Who will be the master of Top Chef Masters? It’s all boils down to this: Kerry against Chris, calm technical perfection versus brash cooking, brains versus guts, sometimes literally. That’s the narrative we’ve gotten the past few seasons, and it has gone a long way from turning Chris into the Guy Fieri-wannabe he appeared to be in the beginning to a chill dude who happens to have a taste for offal. Kerry, the dark horse this whole time, is a quieter but no less worthy contender. He’s ignored the hoopla, or whatever passes for hoopla on Masters, to churn out tasty-looking jewels of dishes.
But for a short and adorable interlude in which Curtis cooks dinner for the two contenders, the finale was based on the big elimination challenge. The chefs had $600 and six hours to prep and shop for a four-course meal. Each of the courses had to be a kind of culinary letter: an apology, a love note, a thank you note, and a letter to the contestants themselves. (Luckily no one thought to put “RSVP” or “Awkward break-up missive” on there, though those would have been interesting too, I suppose.)
Chris calls himself “the gut man,” and in case you didn’t get the double meaning that Bravo repeatedly extrapolates, this both means that he prefers the weirder cuts of meat available at Whole Foods and cooks from his heart. His dishes are bold and imperfect, but have that brashness that the critics treasure. He’s emotional, and this challenge particularly plays up his softer side. He’s also a “focus on the ingredient” guy—one of those tail-to-trotters butchers—whereas Kerry is a “use what’s here cook” who could probably whip up a convincing gastrique from pink Starburst and your wilting parsley plant.
One of the interesting things about the finale is that the chefs had a choice of whether to spend the majority of their time prepping or shopping. Chris did a whopping three stops in Las Vegas traffic, placing him about an hour behind Kerry, who was already steadily chopping. But Chris’ ingredients were unusual enough that they seemed to pay off. For his love letter, dedicated to his wife, Chris made a beef heart tartare with foie gras, a dish unusual enough that Ruth Reichl had never had it before. The judges he served it to were 10 of the top food critics in the States, which also meant that everyone was trying to out-describe each other. “It’s a steampunk version of steak tartare,” says Krista Simmons. James Oseland out-cutes everyone at the table with his tale of the birthday breakfasts his partner makes him.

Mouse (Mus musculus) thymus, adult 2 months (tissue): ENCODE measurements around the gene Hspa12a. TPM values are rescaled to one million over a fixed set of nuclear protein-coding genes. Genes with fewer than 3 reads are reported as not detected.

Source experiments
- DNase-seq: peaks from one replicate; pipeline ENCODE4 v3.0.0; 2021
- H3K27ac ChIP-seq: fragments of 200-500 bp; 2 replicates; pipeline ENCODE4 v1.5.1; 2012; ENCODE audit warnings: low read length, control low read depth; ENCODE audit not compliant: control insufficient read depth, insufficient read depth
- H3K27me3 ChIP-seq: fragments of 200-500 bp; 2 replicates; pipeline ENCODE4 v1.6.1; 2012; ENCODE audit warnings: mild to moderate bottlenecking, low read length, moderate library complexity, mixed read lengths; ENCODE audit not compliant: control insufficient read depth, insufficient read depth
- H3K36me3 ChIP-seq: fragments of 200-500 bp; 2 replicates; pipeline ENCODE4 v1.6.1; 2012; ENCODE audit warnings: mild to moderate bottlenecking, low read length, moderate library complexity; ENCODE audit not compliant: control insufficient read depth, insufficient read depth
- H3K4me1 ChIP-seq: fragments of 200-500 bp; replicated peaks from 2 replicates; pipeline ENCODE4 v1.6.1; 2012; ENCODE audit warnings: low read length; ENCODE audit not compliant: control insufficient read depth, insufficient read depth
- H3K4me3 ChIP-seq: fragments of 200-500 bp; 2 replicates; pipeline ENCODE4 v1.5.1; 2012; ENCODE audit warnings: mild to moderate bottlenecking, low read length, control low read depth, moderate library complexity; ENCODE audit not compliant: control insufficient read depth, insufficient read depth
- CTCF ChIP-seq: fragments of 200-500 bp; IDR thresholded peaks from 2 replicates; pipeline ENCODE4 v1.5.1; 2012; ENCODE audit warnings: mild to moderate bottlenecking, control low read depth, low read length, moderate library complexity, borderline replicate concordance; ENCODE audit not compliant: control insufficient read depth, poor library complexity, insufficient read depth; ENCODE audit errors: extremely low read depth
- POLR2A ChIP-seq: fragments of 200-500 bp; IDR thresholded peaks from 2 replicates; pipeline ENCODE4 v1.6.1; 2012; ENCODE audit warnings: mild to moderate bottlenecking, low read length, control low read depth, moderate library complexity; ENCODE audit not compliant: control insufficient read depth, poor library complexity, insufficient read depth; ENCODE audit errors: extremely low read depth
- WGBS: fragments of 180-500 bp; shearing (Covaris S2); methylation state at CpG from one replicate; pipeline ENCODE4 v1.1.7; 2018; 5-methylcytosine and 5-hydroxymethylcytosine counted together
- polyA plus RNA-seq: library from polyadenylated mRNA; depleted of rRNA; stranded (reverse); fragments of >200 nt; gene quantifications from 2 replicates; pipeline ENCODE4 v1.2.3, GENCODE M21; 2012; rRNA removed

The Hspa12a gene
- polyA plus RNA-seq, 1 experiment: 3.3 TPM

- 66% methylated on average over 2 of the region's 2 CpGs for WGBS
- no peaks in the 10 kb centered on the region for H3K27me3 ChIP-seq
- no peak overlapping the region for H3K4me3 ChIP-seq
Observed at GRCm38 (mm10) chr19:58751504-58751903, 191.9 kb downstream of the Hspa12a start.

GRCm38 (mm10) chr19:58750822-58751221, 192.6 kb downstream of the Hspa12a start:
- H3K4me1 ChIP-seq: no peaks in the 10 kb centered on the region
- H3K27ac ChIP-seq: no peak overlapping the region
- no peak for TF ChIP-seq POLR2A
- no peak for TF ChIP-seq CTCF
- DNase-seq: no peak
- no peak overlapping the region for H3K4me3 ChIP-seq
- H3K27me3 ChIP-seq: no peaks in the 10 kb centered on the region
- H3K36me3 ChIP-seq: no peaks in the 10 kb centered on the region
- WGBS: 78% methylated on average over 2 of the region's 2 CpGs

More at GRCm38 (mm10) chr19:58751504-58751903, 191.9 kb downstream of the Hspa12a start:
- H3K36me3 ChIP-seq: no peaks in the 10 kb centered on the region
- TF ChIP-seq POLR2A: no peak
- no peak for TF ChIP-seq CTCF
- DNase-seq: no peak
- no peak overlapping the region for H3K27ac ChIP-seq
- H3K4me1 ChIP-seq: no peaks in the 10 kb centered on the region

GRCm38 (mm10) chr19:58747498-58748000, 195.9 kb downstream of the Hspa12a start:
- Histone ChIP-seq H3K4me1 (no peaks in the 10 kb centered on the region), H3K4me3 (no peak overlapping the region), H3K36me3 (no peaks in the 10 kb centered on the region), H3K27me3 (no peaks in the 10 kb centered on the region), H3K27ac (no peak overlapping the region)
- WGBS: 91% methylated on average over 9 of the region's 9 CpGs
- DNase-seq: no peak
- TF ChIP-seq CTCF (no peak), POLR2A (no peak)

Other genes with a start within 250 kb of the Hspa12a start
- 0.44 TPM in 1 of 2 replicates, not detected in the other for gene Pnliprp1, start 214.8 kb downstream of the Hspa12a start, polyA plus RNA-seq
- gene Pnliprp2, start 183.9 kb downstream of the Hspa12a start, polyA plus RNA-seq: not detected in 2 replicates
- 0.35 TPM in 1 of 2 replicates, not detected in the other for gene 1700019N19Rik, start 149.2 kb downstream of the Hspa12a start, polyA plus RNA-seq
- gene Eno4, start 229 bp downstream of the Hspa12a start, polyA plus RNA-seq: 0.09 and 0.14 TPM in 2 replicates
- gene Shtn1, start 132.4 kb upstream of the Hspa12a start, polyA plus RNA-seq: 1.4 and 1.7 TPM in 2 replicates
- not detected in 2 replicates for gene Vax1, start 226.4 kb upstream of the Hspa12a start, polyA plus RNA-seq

For the apology, Chris makes another dish for his family, a mea culpa for working too much. It’s pancetta and scallop, and Ruth thinks it’s the “sexiest plate of food” she’s had. The thank you note, meanwhile, is to Chris’ great-grandmother, who introduced Chris to the wonders of tripe. The only misstep is the final dish, a letter to himself composed of blood sausage and a fried egg. Such a simple meal is a controversial move, but Francis effectively goes nuts over it. “It’s like doing the backstroke and then getting a backrub from a pig,” he enthuses. That wins the medal for best critic’s remark on this episode, at least.
As is his modus operandi, Kerry keeps his head down and sticks to a plan. He does a single run to Whole Foods, giving up on lobsters and substituting shrimp in his first dish. His love letter is the first meal he made his wife, a Korean Jjigae that may be a little less spiced than the version in South Asia, but, as Alan Richman puts it, “It’s about love, not kimchi.” Several of the women critics inform Kerry that his dish would get him to first or second base. Take note, food critic seduction team!
Kerry’s apology is the most intriguing dish of his four courses, a pea flan that he describes as “a warm embrace.” Though the editors paint Chris as the innovative one and Kerry as a straight shooter, this is a risky dish as well. And the critics lap it up—a few of them literally. His thank you note is a branzino with clams dedicated to his parents. His only confusing note was his last dish, a short ribs and cote de boeuf arrangement that didn’t seem to have any actual connection to who Kerry was.
The deliberation is based on the minutest of detail. The judges ask themselves whether Kerry’s nurturing comfort is more interesting than Chris’ slap-in-the-face deliciousness, and of course, it’s not really a question. Chris wins, and Kerry shakes his hand.